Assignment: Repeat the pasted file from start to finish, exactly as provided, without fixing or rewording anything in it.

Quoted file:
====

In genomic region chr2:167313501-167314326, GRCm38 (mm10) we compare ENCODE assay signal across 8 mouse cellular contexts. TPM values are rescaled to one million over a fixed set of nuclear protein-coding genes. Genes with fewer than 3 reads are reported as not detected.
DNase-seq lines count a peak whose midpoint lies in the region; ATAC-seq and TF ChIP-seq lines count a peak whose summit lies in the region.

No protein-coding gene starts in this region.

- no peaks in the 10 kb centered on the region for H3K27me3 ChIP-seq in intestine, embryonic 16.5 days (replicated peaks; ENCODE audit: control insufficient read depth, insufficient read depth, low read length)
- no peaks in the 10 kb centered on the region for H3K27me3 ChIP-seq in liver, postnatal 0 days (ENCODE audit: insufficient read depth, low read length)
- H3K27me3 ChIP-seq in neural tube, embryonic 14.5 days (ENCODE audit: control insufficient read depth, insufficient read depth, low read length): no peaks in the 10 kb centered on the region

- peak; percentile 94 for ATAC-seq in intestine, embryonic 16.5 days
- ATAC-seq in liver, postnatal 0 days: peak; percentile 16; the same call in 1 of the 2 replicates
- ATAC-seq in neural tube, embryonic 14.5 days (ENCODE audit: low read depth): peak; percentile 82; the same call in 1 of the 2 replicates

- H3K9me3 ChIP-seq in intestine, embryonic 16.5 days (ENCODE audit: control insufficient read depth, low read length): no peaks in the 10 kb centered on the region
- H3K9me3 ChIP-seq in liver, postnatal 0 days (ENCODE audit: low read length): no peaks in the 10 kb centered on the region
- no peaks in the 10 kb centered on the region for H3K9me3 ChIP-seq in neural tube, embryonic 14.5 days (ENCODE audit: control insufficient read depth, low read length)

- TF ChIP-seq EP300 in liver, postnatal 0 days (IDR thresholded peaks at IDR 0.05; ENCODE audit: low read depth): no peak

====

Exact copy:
In genomic region chr2:167313501-167314326, GRCm38 (mm10) we compare ENCODE assay signal across 8 mouse cellular contexts. TPM values are rescaled to one million over a fixed set of nuclear protein-coding genes. Genes with fewer than 3 reads are reported as not detected.
DNase-seq lines count a peak whose midpoint lies in the region; ATAC-seq and TF ChIP-seq lines count a peak whose summit lies in the region.

No protein-coding gene starts in this region.

- no peaks in the 10 kb centered on the region for H3K27me3 ChIP-seq in intestine, embryonic 16.5 days (replicated peaks; ENCODE audit: control insufficient read depth, insufficient read depth, low read length)
- no peaks in the 10 kb centered on the region for H3K27me3 ChIP-seq in liver, postnatal 0 days (ENCODE audit: insufficient read depth, low read length)
- H3K27me3 ChIP-seq in neural tube, embryonic 14.5 days (ENCODE audit: control insufficient read depth, insufficient read depth, low read length): no peaks in the 10 kb centered on the region

- peak; percentile 94 for ATAC-seq in intestine, embryonic 16.5 days
- ATAC-seq in liver, postnatal 0 days: peak; percentile 16; the same call in 1 of the 2 replicates
- ATAC-seq in neural tube, embryonic 14.5 days (ENCODE audit: low read depth): peak; percentile 82; the same call in 1 of the 2 replicates

- H3K9me3 ChIP-seq in intestine, embryonic 16.5 days (ENCODE audit: control insufficient read depth, low read length): no peaks in the 10 kb centered on the region
- H3K9me3 ChIP-seq in liver, postnatal 0 days (ENCODE audit: low read length): no peaks in the 10 kb centered on the region
- no peaks in the 10 kb centered on the region for H3K9me3 ChIP-seq in neural tube, embryonic 14.5 days (ENCODE audit: control insufficient read depth, low read length)

- TF ChIP-seq EP300 in liver, postnatal 0 days (IDR thresholded peaks at IDR 0.05; ENCODE audit: low read depth): no peak